GSA Annual Meeting, November 5-8, 2001

Paper No. 0
Presentation Time: 1:30 PM-5:30 PM


MILLER, Nathaniel R., Center for Lithospheric Studies, Univ of Texas at Dallas, Richardson, TX 75083, DENISON, Rodger E., Geosciences, Univ of Texas at Dallas, Richardson, TX 75083, SCOTT, Robert W., Precision Stratigraphy Associates, Cleveland, OK 74020 and REASER, Donald F., Univ Texas - Arlington, Box 19049, Arlington, TX 76019-0049,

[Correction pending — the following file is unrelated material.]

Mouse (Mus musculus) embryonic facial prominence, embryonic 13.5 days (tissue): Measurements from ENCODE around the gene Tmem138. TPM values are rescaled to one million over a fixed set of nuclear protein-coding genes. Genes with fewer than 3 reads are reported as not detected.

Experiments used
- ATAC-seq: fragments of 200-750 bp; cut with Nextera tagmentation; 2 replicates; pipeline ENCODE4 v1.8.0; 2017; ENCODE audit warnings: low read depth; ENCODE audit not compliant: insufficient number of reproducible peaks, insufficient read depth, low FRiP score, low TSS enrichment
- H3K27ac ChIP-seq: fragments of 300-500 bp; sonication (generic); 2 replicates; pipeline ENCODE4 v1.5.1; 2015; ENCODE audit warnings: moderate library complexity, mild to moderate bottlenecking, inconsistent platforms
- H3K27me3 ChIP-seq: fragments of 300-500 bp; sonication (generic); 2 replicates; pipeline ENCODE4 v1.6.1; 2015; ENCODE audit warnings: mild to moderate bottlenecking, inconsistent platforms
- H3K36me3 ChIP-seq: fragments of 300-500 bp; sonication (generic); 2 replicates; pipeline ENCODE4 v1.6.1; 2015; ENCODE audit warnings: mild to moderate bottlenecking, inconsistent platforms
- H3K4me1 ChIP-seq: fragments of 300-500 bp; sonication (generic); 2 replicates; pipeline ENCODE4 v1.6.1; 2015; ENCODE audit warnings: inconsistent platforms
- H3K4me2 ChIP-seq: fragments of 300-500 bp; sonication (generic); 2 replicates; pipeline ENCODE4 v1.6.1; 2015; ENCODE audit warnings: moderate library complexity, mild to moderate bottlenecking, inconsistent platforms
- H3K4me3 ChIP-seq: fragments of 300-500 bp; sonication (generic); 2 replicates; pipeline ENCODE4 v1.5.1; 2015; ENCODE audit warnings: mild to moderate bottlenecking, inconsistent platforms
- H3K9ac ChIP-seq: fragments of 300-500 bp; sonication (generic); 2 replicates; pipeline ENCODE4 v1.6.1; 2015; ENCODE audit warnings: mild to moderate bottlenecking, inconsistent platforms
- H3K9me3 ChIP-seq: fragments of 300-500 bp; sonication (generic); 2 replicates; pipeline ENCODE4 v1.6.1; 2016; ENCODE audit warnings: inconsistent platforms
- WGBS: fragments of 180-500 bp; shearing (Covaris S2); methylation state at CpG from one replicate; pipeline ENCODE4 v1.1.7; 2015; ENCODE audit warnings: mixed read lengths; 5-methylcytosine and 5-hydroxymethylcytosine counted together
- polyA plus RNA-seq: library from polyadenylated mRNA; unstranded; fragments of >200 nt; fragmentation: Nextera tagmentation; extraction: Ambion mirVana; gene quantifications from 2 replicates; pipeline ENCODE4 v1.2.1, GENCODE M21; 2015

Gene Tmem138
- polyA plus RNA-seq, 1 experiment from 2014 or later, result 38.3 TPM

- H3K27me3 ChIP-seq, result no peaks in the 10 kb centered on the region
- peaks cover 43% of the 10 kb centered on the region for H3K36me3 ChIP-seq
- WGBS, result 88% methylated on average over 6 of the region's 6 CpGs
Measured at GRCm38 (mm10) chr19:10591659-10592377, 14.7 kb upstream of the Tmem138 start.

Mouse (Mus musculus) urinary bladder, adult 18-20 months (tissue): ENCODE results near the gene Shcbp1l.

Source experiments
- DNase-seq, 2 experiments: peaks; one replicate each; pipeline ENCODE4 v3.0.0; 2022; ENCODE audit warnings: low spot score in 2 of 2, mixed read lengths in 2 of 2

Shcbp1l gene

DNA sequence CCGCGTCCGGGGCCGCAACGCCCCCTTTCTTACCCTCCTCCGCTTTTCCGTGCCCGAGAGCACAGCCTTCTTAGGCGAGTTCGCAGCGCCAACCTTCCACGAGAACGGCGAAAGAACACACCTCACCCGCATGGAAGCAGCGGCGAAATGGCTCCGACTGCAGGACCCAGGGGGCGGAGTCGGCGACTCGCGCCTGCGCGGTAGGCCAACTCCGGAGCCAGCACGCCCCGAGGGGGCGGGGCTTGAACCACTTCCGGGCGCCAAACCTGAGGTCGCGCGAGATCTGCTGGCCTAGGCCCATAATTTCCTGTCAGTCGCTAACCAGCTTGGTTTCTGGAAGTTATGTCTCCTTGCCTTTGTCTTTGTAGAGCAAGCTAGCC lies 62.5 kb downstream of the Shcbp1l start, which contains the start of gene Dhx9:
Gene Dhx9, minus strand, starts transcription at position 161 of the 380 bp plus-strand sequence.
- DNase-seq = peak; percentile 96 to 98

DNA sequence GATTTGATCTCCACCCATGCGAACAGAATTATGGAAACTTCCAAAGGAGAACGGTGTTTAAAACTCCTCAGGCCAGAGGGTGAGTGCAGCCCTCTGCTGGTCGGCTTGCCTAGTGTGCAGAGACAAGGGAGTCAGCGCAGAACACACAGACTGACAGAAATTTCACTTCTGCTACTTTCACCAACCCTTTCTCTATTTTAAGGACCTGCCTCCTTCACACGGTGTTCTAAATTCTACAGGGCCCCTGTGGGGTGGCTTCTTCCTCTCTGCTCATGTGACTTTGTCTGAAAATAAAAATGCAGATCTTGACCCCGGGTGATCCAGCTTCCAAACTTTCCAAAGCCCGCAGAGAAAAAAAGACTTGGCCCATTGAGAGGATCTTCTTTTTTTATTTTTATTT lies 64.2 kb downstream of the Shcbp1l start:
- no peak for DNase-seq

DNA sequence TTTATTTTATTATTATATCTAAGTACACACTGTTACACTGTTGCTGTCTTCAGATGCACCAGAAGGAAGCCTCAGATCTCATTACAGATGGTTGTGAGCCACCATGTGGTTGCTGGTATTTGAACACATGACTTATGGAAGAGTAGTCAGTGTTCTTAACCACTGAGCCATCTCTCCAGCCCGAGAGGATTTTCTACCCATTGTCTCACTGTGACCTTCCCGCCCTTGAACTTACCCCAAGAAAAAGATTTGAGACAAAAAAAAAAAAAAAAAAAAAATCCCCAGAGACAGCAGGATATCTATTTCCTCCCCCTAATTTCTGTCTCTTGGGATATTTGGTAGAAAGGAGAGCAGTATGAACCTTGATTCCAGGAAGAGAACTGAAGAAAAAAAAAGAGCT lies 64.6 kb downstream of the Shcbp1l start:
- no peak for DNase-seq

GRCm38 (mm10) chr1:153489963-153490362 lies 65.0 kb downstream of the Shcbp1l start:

Pioneering studies in north Texas and adjacent Oklahoma played an important role in the paleontologic and stratigraphic development of the Cretaceous Period in North America. We have used 129 strontium isotope analyses from fossils and rocks collected from 43 sites to define the "middle" Cretaceous path of seawater 87Sr/86Sr during Comanchean time. The section represents an estimated duration of 19.3 Ma, from late Aptian through middle Cenomanian; a time interval lacking paleomagnetic reversals for refined correlation. The 87Sr/86Sr of seawater rises from 0.707318 ± 13 in the basal Glen Rose Formation to reach a peak of 0.707522 ± 10 in the Walnut Clay, then slowly declines to 0.707468 ± 6 in the middle Grayson Marl. The upper Grayson Marl and lower Buda Limestone drop to 0.707421 ± 9 then rise to near 0.707473 in middle Buda time. The 87Sr/86Sr of the basal Woodbine Formation in the overlying Gulfian Series is within error of the middle Buda value. Thirty of the analyzed samples yielded ratios outside error of the mean determined for corresponding stratigraphic units. Whole rock limestones and spar fillings of shells were inconsistently more radiogenic than the best shell material and all but two aberrant samples could be identified using appearance and trace element content. Isotopic results from high quality shells with low Mn and Fe concentrations are remarkably consistent. The agreement of results from samples collected at a single site with results from geographically removed sites in the same formation interval is strong evidence that these samples retain the original open marine ratio of Comanchean seawater. The composite data set contributes to a sparsely studied and enigmatic portion of the Cretaceous 87Sr/86Sr seawater evolution curve. Although minor strontium isotope variation characterizes much of Comanchean deposition, refined correlation opportunities exist for the Glen Rose rise and upper Grayson-lower Buda fall in 87Sr/86Sr.